Editor’s note: For the latest installment in our series First Stop, we asked Fuchsia Dunlop where she stops first for food when she heads to Shanghai.
Dunlop is a cook and food writer specializing in Chinese cuisine. She is the author of four books, including, most recently, Every Grain of Rice: Simple Chinese Home Cooking. She has won many awards for her work, including four James Beard awards, an IACP award, four awards from the British Guild of Food Writers and an award from the Hunan government. Her writing has been published in the Financial Times, The New Yorker, The Observer and The New York Times, and she is also a frequent pundit on Chinese food on BBC radio and television, as well as many other media outlets.
I’m incredibly fond of Old Jesse. I’ve been going there for nearly 10 years now and eat there every time I go to Shanghai. I just love their food. Shanghai is a melting pot, surrounded as it is by so many of China’s great cooking traditions and also with Western influences, and Jesse has a really representative selection of traditional Shanghainese food. They do a really incredible whole fish head with oil-roasted spring onions. You unwrap the fish from its tangle of caramelized onions to get these sticky, gooey bits. The red braised pork is excellent as well, and in autumn, they make a marvelous hairy crab with silken tofu. I love the seasonal vegetable dishes – one of the great strengths of Shanghainese cooking – like alfalfa sprouts stir-fried with potent rice wine, which gives the dish such a lovely fragrance, and the long, green shiny gourds with fresh fava beans and Jinhua ham, which is a home-style dish and absolutely simple.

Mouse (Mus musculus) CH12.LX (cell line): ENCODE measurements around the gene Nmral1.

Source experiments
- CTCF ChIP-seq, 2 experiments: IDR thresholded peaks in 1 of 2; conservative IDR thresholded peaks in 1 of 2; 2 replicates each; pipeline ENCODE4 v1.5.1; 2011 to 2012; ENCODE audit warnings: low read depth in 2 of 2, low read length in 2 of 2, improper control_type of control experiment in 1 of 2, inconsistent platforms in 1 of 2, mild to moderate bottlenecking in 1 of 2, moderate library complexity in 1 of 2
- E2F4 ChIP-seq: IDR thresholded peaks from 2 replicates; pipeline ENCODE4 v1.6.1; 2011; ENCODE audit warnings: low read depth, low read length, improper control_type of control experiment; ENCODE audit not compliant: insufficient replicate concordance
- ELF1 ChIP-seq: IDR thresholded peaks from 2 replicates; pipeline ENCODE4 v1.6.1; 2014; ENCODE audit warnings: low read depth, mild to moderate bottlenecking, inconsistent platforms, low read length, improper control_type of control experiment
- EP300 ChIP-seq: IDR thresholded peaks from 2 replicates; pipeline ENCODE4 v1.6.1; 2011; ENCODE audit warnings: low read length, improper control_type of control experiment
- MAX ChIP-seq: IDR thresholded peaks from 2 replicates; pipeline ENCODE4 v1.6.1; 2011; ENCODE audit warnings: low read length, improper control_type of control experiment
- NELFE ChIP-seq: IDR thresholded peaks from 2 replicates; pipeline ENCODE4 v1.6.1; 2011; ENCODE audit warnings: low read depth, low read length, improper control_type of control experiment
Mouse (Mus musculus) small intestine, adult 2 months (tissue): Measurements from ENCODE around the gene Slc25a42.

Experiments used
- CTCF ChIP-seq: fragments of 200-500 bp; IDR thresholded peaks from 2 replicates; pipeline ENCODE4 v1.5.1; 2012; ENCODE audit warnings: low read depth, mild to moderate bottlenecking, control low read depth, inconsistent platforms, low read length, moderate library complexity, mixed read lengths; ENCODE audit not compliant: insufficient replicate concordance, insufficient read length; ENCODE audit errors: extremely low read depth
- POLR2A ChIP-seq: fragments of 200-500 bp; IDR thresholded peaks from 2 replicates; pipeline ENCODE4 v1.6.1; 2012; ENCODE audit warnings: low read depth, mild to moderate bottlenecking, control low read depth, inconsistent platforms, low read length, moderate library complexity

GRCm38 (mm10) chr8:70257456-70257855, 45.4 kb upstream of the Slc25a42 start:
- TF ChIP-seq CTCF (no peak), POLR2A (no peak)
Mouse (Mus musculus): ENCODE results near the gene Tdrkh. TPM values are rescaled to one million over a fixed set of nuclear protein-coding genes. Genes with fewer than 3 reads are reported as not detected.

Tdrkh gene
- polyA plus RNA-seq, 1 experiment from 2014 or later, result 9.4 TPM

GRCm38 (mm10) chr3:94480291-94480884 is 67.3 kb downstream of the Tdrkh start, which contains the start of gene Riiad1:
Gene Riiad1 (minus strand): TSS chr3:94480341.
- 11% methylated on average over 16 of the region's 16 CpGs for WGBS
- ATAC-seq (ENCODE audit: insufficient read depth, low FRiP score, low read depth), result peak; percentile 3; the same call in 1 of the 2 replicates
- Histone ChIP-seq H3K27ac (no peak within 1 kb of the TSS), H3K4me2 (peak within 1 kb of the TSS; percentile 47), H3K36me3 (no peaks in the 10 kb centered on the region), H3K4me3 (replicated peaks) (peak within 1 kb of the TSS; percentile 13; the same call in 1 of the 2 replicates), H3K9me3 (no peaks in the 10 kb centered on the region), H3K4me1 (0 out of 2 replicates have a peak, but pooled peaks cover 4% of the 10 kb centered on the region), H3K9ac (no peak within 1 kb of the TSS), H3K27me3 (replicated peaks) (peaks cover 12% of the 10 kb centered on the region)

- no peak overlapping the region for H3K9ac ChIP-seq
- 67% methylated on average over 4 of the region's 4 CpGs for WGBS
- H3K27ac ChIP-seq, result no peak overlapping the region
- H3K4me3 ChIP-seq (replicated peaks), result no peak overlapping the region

So many restaurants in China are very big and commercial, but Jesse is a very tiny restaurant, noisy, chaotic and it’s harder to get in, but it’s still great to go with a group and try a whole assortment of dishes. It’s popular among locals and has been mentioned a lot, so you really have to reserve in advance. The service can be friendly – they’re very busy but the waiters know about the food and are helpful. However, it’s difficult if you don’t speak Chinese to get the best out of the waiters.
Shanghainese food sometimes has the reputation of being sweet and everything being covered in dark brown sauce. A friend of mine went [to Jesse] and ended up having a lot of dishes cooked in soy sauce and wine, but it’s important to balance the red braised pork dishes with the fresh vegetables and very refreshing veg appetizers. In Shanghai, it’s all about balance.
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